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  • Kevin Spacey was not a very good host. I mean I realize he's not that much of a comedian or song-and-dance man, and he mainly did reprises of his famous characters (Verbal Kint, Frank Underwood, Bobby Darin) and out-of-place impressions. Also I think several of his jokes were kind of ableist? (Ablist? Neither spelling looks right.) The only one I remember is a bit about Verbal Kint's limp in a notional Usual Suspects musical, though.

  • I didn't care for the opening number, either—a medley of parodies of songs from the nominated shows about Spacey's insecurity about his role as host. Lampshading Spacey as an odd choice of host was fine; but beginning the Tonys with a medley of parodies doesn't make a lot of sense if you don't assume the bulk of the audience is already familiar with the songs being parodied. Last year a Hamilton parody made sense because Hamilton was a legitimately Huge Sensation, but this parody medley seemed pretty inaccessible to the casual viewer, which is not where you want to go for the opening.

  • The Groundhog Day bit in the opener was well-executed, though, with Kevin Spacey waking up in bed after seemingly having danced offstage in the other direction. I fell for it.

  • The only one of the nominated shows that I've seen is Come from Away, and the number they performed was "Welcome to the Rock", the opening. I felt that wasn't a great choice—I think it's one of the weaker songs in the show—but the friend I was watching with loved it, so maybe it was fine. It would have been nice to have a song that featured Jenn Colella a bit more, as their only acting nominee, but I realize it's an ensemble show and to really get a sense of it you want an ensemble number.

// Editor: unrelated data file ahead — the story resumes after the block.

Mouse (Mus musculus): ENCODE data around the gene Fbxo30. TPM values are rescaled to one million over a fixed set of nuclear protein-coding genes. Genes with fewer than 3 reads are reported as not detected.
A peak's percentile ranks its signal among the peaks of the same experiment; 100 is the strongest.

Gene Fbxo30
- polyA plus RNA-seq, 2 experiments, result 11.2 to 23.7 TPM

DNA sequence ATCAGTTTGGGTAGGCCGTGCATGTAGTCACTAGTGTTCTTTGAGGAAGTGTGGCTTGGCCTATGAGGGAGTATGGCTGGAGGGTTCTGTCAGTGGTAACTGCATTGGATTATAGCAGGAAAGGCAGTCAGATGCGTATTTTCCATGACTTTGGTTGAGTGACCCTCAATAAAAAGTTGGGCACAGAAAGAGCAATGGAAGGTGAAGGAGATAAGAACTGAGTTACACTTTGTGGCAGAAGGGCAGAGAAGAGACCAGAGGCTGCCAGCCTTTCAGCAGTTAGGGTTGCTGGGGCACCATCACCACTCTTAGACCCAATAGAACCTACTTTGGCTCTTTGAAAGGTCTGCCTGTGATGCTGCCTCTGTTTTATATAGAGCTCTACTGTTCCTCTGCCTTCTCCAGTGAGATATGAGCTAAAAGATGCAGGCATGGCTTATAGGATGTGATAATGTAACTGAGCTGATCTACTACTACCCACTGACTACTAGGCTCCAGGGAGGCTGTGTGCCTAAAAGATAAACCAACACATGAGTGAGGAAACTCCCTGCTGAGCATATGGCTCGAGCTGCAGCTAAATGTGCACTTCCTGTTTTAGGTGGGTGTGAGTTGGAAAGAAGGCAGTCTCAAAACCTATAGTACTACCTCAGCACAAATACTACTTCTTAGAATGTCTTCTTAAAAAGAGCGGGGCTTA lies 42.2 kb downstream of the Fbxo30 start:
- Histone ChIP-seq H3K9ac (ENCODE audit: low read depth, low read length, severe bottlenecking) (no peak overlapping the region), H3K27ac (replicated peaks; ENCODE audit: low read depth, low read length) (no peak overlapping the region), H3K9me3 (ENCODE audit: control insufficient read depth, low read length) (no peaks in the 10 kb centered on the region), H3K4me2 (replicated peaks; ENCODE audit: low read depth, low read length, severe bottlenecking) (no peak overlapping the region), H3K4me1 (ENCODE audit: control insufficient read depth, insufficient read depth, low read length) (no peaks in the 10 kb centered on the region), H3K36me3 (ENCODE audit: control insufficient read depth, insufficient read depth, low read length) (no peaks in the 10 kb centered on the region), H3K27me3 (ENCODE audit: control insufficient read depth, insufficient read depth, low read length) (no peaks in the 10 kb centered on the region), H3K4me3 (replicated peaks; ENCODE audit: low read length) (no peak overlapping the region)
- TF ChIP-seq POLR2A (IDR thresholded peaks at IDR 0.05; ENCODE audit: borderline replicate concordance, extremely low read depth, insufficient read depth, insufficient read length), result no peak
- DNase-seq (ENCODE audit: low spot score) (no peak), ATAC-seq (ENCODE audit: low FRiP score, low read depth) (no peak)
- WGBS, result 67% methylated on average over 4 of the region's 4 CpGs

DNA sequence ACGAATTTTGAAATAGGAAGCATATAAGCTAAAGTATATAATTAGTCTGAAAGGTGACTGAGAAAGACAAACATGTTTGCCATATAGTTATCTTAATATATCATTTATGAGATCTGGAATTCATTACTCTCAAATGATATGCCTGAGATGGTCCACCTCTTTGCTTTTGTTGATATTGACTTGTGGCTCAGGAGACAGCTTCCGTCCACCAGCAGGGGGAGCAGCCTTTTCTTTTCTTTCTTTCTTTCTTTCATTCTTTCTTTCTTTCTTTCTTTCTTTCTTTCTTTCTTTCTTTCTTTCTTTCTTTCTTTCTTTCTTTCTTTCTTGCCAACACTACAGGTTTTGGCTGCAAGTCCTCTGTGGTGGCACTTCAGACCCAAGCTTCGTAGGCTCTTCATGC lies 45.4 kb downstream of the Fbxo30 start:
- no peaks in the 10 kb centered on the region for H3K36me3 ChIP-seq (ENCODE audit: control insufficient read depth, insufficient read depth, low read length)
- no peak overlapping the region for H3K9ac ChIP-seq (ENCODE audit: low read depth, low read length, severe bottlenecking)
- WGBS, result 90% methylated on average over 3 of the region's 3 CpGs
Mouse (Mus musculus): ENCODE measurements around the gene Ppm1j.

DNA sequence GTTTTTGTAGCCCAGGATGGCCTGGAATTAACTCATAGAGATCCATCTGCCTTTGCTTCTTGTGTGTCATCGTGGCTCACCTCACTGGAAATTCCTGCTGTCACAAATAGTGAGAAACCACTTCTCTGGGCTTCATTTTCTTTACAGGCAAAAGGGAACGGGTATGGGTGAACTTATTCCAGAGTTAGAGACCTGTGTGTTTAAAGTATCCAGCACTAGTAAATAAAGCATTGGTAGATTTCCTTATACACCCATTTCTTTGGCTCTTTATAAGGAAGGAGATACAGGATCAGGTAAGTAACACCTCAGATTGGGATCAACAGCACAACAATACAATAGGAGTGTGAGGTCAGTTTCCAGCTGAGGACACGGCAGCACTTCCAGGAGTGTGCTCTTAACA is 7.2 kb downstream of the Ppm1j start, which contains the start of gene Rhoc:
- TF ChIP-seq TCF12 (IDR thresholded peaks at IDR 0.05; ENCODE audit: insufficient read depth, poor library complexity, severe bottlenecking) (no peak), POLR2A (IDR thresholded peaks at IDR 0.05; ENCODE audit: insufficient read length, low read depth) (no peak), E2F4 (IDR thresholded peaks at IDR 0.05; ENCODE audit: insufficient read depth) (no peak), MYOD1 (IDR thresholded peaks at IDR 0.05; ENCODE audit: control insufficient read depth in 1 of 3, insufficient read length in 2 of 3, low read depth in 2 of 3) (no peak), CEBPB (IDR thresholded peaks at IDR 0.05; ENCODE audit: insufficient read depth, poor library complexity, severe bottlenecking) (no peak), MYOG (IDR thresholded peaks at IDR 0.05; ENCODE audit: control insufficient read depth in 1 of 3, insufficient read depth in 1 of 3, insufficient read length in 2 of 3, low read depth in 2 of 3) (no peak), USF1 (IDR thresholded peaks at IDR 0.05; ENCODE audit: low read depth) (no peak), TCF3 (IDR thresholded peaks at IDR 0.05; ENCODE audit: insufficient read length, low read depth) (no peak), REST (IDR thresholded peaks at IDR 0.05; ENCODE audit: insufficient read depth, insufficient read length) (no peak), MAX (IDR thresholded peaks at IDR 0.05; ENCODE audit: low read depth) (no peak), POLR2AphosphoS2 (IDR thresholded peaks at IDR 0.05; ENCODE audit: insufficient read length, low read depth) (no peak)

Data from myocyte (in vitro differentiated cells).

• I also think that, in editing the song down to fit their timeslot, they blew the timing of the best moment in "Welcome to the Rock": when Beulah, Annette, and Bonnie say "I turn on the radio", there's a brief pause and then the chorus comes in with "You are here..." in the background, and the Bonnie/Oz scene is after that. In the Tony performance, they moved the Bonnie/Oz scene before "you are here", which really diffused the impact of the moment.

  • Yet again I wonder how they decide how to assign introducing duties to pairs of celebrities. What does Sutton Foster have to do with Scott Bakula?

  • The choice of scene to perform from Miss Saigon was an odd one too, unless Eva Noblezada's performance is just the only thing about the production. She was great though.

  • Every year I hope they'll do something to showcase the non-musical plays a bit better, and this time they did! They had each nominated author talk a bit about their play and how and why they wrote it. That's waaaaay better than the one-sentence synopsis of each from the host that we usually get. It would still be nice to see a bit of video clip to get a sense of the feel of each play, but what they did this year was a vast improvement over the non-attention the plays usually get.

  • Indecent is Paula Vogel's Broadway debut? Pulitzer-Prize–winning, theater-hall-of-fame Paula Vogel? That's astounding. Anyway Indecent sounds amazing and I really want to see it.

  • Rachel Bloom was great as backstage host. Why couldn't she have been, like, on-stage host? (I know, I know: not famous enough. Nevertheless. She would have done an amazing job.)

  • Falsettos is coming to movie theatres! I hope I can fit it in; it will probably be during the road trip I'm doing this summer. It looks good!

  • I was very surprised that Natasha, Pierre, and the Great Comet of 1812 kept getting referred to as The Great Comet, after last year when Shuffle Along, or, the Making of the Musical Sensation of 1921 and All That Followed was never referred to by any name shorter than that.